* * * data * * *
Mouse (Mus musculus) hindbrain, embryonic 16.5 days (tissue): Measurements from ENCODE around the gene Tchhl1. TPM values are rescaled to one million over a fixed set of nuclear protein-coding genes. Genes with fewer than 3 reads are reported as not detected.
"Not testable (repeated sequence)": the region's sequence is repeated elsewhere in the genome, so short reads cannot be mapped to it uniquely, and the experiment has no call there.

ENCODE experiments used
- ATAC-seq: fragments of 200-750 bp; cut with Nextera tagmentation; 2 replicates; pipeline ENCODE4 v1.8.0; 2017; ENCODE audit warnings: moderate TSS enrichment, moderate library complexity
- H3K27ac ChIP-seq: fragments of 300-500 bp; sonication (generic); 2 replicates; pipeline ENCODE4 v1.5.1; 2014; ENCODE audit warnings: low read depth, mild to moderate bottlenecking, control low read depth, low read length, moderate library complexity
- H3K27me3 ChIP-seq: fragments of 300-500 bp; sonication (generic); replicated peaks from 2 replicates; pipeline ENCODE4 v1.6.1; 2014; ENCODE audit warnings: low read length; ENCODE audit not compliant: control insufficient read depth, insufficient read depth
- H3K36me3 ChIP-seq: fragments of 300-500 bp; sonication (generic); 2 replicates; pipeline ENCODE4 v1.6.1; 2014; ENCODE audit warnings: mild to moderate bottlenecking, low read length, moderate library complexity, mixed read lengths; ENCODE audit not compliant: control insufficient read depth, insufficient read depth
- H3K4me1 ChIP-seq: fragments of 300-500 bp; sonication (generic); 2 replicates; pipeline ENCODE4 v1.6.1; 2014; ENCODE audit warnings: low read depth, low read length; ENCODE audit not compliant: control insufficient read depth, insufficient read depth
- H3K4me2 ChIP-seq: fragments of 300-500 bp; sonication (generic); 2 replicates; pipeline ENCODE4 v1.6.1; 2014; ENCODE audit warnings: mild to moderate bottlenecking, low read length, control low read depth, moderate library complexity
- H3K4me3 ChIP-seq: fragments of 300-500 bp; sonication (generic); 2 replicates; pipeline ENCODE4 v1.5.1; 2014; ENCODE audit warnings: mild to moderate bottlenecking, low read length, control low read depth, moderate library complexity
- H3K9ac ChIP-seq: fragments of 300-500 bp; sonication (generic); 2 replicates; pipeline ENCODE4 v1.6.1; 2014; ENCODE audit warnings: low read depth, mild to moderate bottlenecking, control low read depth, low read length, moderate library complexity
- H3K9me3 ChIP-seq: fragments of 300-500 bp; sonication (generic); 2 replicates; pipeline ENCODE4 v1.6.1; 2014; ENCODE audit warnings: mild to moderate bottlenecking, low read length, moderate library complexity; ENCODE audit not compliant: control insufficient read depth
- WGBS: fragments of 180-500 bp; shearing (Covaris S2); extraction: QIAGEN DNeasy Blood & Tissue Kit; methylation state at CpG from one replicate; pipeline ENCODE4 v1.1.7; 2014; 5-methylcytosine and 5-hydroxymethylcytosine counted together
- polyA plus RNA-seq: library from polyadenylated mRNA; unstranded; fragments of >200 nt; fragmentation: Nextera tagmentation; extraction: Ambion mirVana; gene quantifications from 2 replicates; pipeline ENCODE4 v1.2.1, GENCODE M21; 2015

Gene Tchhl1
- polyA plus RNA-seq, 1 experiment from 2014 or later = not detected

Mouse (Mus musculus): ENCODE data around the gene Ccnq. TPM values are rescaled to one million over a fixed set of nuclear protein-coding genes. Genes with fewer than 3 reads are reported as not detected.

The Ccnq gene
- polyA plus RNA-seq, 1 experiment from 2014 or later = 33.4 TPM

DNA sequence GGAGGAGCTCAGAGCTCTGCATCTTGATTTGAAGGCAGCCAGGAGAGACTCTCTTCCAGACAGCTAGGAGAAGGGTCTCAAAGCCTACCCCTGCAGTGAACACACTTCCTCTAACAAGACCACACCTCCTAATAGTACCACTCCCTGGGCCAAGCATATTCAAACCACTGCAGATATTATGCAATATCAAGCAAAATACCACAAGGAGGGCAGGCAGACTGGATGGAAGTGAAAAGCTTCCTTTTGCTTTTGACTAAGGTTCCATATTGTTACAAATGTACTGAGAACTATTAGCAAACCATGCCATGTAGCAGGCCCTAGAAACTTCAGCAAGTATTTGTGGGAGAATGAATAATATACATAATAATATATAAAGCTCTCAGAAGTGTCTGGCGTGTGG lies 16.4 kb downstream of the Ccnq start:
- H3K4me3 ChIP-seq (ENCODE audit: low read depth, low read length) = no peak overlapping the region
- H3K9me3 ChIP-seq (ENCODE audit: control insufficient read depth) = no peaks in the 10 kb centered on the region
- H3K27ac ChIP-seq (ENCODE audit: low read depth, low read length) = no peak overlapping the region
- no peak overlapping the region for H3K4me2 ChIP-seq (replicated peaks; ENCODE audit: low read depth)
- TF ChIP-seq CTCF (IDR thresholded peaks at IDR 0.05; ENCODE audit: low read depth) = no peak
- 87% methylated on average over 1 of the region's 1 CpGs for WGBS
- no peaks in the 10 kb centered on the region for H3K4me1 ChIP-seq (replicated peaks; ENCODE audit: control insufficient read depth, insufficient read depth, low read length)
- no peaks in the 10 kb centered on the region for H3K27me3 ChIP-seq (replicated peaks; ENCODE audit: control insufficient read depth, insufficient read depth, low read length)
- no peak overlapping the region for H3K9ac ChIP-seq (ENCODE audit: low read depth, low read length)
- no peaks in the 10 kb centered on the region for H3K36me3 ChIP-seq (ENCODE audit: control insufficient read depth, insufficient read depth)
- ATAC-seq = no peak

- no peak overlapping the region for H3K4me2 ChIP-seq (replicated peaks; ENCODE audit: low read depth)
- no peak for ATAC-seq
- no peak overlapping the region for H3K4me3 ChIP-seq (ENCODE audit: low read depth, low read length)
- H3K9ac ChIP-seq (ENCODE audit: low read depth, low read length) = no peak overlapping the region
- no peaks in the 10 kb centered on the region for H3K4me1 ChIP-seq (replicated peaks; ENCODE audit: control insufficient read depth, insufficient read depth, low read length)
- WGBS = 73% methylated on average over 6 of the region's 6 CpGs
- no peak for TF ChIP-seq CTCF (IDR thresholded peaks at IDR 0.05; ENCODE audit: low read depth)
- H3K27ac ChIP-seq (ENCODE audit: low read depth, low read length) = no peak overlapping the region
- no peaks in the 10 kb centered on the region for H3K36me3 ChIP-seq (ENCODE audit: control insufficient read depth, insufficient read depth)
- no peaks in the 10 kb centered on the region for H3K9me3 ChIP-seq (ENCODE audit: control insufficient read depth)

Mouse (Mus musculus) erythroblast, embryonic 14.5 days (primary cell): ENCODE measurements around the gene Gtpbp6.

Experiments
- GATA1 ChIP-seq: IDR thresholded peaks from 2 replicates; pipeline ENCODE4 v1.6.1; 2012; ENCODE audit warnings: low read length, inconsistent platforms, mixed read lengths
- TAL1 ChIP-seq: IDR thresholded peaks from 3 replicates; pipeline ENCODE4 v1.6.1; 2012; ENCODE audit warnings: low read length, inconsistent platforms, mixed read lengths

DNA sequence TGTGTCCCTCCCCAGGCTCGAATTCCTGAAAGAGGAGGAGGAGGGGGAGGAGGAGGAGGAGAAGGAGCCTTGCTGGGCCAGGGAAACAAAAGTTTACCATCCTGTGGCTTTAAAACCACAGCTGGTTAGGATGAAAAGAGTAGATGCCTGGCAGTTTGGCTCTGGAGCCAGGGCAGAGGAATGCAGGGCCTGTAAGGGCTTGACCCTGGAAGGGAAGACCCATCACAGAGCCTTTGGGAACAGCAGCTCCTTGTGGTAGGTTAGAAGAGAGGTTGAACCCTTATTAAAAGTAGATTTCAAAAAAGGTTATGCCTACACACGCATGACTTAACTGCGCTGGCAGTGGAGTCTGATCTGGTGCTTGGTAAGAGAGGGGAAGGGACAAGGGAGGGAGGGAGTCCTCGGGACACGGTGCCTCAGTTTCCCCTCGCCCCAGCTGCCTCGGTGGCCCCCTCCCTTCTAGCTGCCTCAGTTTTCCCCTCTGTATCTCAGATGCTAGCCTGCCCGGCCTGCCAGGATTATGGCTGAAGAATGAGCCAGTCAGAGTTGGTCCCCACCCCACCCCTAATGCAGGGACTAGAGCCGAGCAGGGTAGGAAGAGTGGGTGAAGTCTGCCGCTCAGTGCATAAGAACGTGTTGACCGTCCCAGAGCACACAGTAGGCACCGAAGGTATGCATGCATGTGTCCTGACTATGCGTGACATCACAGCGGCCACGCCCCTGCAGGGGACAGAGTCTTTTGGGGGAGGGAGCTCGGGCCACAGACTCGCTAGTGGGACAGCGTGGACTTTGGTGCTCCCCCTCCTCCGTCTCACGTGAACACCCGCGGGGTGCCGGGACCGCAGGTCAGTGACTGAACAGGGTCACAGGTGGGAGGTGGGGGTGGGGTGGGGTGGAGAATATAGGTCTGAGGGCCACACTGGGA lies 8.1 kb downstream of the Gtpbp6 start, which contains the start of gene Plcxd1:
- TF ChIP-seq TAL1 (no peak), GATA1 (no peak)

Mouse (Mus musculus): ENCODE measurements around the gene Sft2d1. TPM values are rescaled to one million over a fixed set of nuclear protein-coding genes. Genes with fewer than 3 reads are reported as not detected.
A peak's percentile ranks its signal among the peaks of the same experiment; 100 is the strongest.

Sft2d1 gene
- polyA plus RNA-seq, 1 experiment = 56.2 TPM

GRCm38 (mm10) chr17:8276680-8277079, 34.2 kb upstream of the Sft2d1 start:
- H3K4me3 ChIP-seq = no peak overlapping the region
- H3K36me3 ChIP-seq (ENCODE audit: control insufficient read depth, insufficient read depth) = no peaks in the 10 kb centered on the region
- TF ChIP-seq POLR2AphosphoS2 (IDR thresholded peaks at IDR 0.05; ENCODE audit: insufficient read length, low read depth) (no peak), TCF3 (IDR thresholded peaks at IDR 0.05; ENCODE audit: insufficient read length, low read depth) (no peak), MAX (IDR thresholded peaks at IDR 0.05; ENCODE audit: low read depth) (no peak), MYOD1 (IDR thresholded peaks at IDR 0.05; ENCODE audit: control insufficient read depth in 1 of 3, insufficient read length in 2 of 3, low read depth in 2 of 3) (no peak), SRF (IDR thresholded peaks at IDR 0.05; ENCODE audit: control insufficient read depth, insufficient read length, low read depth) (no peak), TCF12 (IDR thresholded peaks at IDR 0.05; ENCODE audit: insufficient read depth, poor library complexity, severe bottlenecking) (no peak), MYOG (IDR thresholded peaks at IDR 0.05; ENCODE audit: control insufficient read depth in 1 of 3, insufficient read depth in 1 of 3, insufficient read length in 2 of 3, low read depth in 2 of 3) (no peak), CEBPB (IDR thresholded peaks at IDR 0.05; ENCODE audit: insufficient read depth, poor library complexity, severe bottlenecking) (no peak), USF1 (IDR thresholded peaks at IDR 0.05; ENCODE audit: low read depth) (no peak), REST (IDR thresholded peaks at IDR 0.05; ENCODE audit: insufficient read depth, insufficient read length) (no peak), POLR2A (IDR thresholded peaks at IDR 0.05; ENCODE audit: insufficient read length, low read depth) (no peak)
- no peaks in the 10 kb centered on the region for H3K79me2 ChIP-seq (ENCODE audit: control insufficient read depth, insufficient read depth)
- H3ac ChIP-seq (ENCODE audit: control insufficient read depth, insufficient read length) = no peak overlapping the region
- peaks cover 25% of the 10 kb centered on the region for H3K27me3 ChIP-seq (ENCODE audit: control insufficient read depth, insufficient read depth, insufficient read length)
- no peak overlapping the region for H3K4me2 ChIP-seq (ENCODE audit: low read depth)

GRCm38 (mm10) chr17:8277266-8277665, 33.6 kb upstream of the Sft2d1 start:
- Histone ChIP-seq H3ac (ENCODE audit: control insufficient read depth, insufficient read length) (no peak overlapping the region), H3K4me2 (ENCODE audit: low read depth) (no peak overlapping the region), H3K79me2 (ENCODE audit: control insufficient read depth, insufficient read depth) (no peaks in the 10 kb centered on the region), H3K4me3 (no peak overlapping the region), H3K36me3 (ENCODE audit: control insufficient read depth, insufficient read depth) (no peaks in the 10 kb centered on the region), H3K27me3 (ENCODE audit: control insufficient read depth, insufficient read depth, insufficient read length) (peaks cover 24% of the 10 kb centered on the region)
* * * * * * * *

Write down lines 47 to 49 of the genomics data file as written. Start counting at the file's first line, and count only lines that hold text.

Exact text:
- TF ChIP-seq TAL1 (no peak), GATA1 (no peak)

Mouse (Mus musculus): ENCODE measurements around the gene Sft2d1. TPM values are rescaled to one million over a fixed set of nuclear protein-coding genes. Genes with fewer than 3 reads are reported as not detected.
A peak's percentile ranks its signal among the peaks of the same experiment; 100 is the strongest.